News / Middle East

2 Dead, Hundreds Wounded in Egypt Protests

Protesters set banners and police boxes ablaze during clashes with Egyptian riot police clash in Tahrir Square, Cairo, Egypt, November 19, 2011.
Protesters set banners and police boxes ablaze during clashes with Egyptian riot police clash in Tahrir Square, Cairo, Egypt, November 19, 2011.

Egyptian riot police firing tear gas and rubber bullets stormed into Cairo's Tahrir Square early Saturday to dismantle a protest camp erected a day earlier, killing one person and injuring more than 650 others.

Witnesses said the clashes erupted after police pulled down the tents of about 100 protesters who had camped in the square overnight in an attempt to restart a long-term sit-in after a mass demonstration Friday against the country's military leadership.

Crowds swarmed an armored police vehicle, setting it on fire and throwing stones at police.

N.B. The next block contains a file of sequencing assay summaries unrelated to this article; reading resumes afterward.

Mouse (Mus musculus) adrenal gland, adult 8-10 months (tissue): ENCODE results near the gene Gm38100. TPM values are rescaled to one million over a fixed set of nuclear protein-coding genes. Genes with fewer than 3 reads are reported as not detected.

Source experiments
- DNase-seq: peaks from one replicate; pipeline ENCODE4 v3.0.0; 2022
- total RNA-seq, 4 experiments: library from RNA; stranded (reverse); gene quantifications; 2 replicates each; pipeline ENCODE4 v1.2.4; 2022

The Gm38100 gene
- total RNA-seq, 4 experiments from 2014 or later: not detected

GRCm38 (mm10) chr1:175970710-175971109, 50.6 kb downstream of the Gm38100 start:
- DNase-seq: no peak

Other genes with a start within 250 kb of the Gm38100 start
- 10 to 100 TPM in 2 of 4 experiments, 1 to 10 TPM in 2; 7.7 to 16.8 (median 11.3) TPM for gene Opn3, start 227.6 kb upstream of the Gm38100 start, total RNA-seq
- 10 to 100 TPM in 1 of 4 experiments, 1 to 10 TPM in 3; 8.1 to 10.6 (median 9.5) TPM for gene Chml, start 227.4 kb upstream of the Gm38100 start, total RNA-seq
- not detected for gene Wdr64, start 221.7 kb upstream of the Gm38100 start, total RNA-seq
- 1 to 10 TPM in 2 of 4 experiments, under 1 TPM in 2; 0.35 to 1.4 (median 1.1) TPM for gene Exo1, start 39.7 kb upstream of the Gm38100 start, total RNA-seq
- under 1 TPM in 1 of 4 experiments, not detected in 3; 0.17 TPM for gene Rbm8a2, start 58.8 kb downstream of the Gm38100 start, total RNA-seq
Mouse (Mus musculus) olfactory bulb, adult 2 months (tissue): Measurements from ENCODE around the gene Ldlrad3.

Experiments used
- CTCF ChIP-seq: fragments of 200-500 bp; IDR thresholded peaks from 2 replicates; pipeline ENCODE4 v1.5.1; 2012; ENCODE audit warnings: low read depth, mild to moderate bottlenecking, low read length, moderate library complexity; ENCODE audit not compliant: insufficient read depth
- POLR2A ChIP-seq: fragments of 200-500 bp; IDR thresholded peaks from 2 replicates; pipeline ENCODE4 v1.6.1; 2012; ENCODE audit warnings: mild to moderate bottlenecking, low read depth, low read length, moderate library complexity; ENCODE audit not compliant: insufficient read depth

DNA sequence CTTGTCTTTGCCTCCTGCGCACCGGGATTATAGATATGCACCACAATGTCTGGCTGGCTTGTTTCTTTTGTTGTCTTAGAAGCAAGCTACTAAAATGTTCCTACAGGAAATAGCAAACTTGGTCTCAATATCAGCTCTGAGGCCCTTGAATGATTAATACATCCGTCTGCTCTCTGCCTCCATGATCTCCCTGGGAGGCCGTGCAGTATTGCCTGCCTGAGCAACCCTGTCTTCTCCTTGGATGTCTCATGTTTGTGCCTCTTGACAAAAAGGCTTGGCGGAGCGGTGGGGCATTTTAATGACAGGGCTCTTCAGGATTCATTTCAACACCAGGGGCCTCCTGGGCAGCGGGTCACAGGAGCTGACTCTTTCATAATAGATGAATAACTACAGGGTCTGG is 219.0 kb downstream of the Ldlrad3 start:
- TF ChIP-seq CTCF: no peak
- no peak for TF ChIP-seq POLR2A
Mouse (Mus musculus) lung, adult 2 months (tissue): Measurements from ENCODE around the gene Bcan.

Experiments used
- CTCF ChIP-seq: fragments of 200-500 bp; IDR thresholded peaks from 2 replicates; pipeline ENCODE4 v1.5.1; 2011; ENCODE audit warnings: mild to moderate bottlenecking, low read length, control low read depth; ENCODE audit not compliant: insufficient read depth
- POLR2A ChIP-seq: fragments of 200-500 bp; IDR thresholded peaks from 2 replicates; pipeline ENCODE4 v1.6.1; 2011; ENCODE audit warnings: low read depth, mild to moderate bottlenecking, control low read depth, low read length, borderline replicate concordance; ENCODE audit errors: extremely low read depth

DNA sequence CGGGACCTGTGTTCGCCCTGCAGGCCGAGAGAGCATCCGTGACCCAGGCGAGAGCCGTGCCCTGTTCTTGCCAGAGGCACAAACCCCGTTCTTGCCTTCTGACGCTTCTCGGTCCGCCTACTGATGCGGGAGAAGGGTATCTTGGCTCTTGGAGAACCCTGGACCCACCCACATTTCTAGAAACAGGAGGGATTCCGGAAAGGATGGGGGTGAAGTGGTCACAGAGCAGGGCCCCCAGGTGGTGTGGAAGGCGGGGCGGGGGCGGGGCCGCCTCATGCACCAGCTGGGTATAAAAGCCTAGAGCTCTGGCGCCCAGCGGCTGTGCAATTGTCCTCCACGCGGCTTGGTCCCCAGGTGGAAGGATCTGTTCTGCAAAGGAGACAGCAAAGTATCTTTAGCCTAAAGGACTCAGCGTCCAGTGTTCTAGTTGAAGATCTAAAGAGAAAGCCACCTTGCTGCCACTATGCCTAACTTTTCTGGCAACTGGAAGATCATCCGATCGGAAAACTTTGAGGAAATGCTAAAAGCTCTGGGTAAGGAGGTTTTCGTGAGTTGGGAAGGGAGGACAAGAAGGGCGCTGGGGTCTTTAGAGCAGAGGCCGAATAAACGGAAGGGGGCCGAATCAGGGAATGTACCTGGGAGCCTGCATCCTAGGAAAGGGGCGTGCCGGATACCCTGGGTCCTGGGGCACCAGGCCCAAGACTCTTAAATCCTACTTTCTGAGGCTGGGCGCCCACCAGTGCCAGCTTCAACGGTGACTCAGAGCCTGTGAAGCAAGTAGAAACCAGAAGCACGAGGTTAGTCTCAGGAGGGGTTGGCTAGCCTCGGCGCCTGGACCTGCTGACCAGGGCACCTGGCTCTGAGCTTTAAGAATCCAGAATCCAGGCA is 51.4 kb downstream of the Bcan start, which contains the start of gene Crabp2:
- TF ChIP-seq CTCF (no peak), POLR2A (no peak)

Protests also took place in other cities, including the northern port city of Alexandria, where at least one other person died, and in the eastern city of Suez on the Red Sea.

The military-controlled government called on protesters in Tahrir Square to clear the area.  Egyptian state television reported that police arrested at least 18 people, describing them as rioters.

Protesters gather after clashes with Egyptian riot police at Tahrir Square in Cairo, November 19, 2011. (Reuters)

The unrest was reminiscent of the anti-government protests that forced an end to former President Hosni Mubarak's rule in February.

The violence raised fears of new unrest before Egypt's first parliamentary elections since Mr. Mubarak's fall. The vote is scheduled for later this month.

Tens of thousands of protesters jammed the square on Friday in reaction to a government proposal that would exempt the military from civilian oversight in the next constitution.  Critics called the plan a military attempt to prolong its "temporary" powers.

The rally was called by the Muslim Brotherhood, the country's most organized political group.

Egyptians begin going to the polls on November 28 for parliamentary elections that will stretch into March.  

The new legislature will draft a constitution ahead of presidential elections.

 

Some information for this report was provided by AP, AFP and Reuters.

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